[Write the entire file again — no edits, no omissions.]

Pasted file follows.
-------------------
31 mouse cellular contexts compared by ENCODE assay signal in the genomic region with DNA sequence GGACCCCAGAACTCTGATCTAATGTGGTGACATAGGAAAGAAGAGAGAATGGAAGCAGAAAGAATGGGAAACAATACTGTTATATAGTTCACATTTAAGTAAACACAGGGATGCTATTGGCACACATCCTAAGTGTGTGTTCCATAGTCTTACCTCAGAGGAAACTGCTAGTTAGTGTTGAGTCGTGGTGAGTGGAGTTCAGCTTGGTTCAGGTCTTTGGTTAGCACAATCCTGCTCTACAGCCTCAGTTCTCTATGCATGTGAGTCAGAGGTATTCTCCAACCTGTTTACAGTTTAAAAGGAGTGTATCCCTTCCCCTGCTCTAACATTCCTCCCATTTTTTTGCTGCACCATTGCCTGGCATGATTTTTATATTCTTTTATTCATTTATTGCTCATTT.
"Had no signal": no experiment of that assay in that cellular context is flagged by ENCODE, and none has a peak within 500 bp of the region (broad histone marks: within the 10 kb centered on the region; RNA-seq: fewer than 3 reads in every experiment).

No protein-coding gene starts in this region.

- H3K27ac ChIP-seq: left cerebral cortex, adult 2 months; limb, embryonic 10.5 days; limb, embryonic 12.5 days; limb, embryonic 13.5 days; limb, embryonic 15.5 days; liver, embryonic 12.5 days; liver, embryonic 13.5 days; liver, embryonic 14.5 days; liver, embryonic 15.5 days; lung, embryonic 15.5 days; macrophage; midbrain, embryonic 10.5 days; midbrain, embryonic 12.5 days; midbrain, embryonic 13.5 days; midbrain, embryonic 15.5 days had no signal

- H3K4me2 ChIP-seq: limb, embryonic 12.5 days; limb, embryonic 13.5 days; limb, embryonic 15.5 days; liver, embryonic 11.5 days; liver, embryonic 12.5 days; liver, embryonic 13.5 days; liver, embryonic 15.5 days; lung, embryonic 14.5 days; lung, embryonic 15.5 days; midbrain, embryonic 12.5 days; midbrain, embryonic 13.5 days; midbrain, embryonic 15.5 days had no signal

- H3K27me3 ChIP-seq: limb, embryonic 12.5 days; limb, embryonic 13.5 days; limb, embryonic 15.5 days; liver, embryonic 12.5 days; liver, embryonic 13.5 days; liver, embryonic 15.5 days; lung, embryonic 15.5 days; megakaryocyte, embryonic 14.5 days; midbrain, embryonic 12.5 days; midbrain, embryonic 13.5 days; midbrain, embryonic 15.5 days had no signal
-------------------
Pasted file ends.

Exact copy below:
31 mouse cellular contexts compared by ENCODE assay signal in the genomic region with DNA sequence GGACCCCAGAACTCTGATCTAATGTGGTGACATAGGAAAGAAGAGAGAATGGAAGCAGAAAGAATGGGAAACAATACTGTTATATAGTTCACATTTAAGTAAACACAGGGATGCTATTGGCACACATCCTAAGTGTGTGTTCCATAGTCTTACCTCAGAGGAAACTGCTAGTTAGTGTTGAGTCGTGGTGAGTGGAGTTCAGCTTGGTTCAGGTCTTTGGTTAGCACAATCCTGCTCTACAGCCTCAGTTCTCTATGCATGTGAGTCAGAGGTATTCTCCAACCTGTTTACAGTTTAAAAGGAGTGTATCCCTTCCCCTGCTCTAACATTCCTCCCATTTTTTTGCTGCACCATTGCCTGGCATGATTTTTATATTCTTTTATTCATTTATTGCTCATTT.
"Had no signal": no experiment of that assay in that cellular context is flagged by ENCODE, and none has a peak within 500 bp of the region (broad histone marks: within the 10 kb centered on the region; RNA-seq: fewer than 3 reads in every experiment).

No protein-coding gene starts in this region.

- H3K27ac ChIP-seq: left cerebral cortex, adult 2 months; limb, embryonic 10.5 days; limb, embryonic 12.5 days; limb, embryonic 13.5 days; limb, embryonic 15.5 days; liver, embryonic 12.5 days; liver, embryonic 13.5 days; liver, embryonic 14.5 days; liver, embryonic 15.5 days; lung, embryonic 15.5 days; macrophage; midbrain, embryonic 10.5 days; midbrain, embryonic 12.5 days; midbrain, embryonic 13.5 days; midbrain, embryonic 15.5 days had no signal

- H3K4me2 ChIP-seq: limb, embryonic 12.5 days; limb, embryonic 13.5 days; limb, embryonic 15.5 days; liver, embryonic 11.5 days; liver, embryonic 12.5 days; liver, embryonic 13.5 days; liver, embryonic 15.5 days; lung, embryonic 14.5 days; lung, embryonic 15.5 days; midbrain, embryonic 12.5 days; midbrain, embryonic 13.5 days; midbrain, embryonic 15.5 days had no signal

- H3K27me3 ChIP-seq: limb, embryonic 12.5 days; limb, embryonic 13.5 days; limb, embryonic 15.5 days; liver, embryonic 12.5 days; liver, embryonic 13.5 days; liver, embryonic 15.5 days; lung, embryonic 15.5 days; megakaryocyte, embryonic 14.5 days; midbrain, embryonic 12.5 days; midbrain, embryonic 13.5 days; midbrain, embryonic 15.5 days had no signal